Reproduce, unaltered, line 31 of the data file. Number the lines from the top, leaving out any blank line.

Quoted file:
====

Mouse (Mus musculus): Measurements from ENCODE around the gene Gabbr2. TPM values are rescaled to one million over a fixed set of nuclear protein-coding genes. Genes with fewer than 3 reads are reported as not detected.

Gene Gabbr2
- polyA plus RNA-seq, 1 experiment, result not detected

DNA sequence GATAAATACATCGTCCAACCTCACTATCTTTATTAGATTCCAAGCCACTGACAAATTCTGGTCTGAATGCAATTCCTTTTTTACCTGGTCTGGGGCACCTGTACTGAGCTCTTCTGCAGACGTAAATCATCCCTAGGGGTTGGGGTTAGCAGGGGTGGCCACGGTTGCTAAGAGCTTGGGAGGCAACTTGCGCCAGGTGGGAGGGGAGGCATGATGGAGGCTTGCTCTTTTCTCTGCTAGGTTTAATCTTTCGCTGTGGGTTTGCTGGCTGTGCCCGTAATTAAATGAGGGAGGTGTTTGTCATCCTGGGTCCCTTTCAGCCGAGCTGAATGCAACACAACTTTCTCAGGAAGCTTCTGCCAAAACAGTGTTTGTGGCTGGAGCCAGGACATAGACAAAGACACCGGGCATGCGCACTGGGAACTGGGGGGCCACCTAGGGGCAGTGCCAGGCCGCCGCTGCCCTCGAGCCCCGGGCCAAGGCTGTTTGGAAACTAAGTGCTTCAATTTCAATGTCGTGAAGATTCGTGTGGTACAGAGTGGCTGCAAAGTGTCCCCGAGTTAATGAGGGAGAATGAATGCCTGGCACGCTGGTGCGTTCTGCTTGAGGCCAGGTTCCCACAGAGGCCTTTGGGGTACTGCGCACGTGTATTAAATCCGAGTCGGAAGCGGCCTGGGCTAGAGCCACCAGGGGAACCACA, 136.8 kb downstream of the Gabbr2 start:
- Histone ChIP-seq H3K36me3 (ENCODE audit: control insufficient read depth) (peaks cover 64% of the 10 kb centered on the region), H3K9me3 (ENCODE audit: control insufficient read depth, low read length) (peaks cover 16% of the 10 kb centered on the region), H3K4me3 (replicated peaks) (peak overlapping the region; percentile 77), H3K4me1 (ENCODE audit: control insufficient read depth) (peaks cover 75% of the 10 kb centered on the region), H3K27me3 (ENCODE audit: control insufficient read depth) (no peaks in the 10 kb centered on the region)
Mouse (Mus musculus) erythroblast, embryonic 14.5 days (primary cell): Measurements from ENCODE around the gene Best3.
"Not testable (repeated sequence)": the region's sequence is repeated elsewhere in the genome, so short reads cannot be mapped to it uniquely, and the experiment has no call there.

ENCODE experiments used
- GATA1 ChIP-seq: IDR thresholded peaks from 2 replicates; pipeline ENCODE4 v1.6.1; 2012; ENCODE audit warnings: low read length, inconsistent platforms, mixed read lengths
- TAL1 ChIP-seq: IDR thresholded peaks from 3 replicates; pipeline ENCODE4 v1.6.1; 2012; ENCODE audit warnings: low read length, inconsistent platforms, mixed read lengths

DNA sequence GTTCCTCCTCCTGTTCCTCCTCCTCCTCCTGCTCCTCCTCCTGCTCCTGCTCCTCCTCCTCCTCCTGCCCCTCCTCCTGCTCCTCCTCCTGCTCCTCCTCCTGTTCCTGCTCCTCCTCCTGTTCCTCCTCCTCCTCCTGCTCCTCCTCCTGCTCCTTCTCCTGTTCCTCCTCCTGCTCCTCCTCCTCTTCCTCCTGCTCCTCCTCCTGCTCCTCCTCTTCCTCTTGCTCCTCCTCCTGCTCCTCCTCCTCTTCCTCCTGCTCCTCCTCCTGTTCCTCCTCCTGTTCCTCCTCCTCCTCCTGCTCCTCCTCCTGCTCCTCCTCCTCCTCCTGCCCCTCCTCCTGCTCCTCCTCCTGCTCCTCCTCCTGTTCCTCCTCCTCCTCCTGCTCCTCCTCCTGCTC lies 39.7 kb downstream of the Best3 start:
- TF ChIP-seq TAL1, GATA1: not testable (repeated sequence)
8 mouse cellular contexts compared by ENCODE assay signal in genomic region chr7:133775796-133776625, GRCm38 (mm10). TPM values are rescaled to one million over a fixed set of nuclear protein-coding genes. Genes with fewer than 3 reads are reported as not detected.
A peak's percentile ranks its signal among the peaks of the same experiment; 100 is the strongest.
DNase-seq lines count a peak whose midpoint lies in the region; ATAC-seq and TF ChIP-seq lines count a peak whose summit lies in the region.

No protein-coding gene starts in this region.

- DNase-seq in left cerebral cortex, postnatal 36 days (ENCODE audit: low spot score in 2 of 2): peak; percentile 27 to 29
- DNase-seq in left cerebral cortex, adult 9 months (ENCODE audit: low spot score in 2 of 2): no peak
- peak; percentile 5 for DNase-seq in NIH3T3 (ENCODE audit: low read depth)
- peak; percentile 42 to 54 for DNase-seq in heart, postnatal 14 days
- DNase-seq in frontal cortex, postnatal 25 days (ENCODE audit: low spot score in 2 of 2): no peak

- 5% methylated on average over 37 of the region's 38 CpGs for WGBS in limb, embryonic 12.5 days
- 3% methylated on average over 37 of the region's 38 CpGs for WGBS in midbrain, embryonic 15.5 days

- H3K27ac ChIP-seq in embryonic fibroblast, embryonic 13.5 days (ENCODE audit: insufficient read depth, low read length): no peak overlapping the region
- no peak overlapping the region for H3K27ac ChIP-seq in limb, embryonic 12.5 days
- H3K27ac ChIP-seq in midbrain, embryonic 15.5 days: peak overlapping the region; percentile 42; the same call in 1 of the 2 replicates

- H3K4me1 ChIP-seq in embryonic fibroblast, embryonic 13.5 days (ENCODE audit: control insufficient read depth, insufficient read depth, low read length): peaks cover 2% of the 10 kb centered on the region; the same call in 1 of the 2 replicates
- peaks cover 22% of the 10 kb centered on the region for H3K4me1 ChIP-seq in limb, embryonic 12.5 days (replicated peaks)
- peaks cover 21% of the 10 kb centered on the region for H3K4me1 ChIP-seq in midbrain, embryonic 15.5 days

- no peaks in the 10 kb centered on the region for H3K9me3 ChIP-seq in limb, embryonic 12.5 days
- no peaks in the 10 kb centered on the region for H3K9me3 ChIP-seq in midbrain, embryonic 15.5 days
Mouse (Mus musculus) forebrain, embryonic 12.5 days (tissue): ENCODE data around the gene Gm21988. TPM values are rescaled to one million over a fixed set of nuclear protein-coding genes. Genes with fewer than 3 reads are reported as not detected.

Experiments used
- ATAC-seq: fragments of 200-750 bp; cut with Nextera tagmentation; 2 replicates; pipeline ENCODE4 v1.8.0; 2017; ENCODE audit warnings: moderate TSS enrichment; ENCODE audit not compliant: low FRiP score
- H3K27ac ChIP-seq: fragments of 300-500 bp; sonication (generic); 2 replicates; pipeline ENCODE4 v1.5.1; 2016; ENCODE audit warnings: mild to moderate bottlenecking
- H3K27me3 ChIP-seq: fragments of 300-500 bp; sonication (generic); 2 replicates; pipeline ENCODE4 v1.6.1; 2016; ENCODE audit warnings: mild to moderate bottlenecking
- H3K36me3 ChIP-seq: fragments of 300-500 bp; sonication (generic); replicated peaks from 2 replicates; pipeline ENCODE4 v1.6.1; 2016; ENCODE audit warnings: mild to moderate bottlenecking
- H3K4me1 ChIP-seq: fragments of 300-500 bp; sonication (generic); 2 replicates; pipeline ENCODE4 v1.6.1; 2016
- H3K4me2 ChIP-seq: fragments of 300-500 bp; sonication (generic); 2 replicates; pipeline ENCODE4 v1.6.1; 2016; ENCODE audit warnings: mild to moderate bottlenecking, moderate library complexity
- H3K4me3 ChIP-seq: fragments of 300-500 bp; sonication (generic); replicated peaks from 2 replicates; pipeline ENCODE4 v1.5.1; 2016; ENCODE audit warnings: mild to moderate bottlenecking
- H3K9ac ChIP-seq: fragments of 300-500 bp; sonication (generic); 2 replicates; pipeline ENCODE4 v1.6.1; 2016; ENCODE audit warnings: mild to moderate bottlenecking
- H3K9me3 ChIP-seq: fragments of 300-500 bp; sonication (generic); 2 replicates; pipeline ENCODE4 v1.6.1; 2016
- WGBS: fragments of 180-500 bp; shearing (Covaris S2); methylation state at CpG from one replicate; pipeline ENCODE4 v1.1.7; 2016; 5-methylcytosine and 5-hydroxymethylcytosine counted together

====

- no peaks in the 10 kb centered on the region for H3K9me3 ChIP-seq in midbrain, embryonic 15.5 days